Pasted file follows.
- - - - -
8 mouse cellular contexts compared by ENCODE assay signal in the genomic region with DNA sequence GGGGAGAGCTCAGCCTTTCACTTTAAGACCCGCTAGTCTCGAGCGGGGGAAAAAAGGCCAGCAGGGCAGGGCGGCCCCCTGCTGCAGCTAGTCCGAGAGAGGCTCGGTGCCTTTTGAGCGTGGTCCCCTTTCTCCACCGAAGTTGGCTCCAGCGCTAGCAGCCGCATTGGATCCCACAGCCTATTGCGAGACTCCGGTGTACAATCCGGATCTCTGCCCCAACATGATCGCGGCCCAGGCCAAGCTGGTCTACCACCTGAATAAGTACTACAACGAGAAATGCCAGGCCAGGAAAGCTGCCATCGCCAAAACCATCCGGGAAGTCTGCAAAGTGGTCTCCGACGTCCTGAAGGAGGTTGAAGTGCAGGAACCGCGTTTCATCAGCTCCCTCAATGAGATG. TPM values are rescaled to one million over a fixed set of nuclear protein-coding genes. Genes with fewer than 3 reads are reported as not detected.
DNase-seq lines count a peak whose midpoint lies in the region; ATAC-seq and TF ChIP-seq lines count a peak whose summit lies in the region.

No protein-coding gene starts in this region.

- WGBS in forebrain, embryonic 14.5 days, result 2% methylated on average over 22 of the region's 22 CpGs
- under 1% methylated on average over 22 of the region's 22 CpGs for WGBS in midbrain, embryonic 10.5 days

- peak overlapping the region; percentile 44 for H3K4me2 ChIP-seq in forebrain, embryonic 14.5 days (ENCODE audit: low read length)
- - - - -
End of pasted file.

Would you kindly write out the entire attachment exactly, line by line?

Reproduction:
8 mouse cellular contexts compared by ENCODE assay signal in the genomic region with DNA sequence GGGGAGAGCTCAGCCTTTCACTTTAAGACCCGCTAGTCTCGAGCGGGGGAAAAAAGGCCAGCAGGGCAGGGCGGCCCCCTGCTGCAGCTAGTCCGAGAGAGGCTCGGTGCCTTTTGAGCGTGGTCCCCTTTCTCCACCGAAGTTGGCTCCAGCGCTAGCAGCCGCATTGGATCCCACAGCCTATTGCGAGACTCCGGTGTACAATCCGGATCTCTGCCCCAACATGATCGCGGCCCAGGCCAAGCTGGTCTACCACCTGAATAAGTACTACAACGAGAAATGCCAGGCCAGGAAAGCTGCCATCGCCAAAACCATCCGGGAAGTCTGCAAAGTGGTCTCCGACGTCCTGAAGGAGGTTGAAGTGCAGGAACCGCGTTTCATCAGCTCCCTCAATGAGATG. TPM values are rescaled to one million over a fixed set of nuclear protein-coding genes. Genes with fewer than 3 reads are reported as not detected.
DNase-seq lines count a peak whose midpoint lies in the region; ATAC-seq and TF ChIP-seq lines count a peak whose summit lies in the region.

No protein-coding gene starts in this region.

- WGBS in forebrain, embryonic 14.5 days, result 2% methylated on average over 22 of the region's 22 CpGs
- under 1% methylated on average over 22 of the region's 22 CpGs for WGBS in midbrain, embryonic 10.5 days

- peak overlapping the region; percentile 44 for H3K4me2 ChIP-seq in forebrain, embryonic 14.5 days (ENCODE audit: low read length)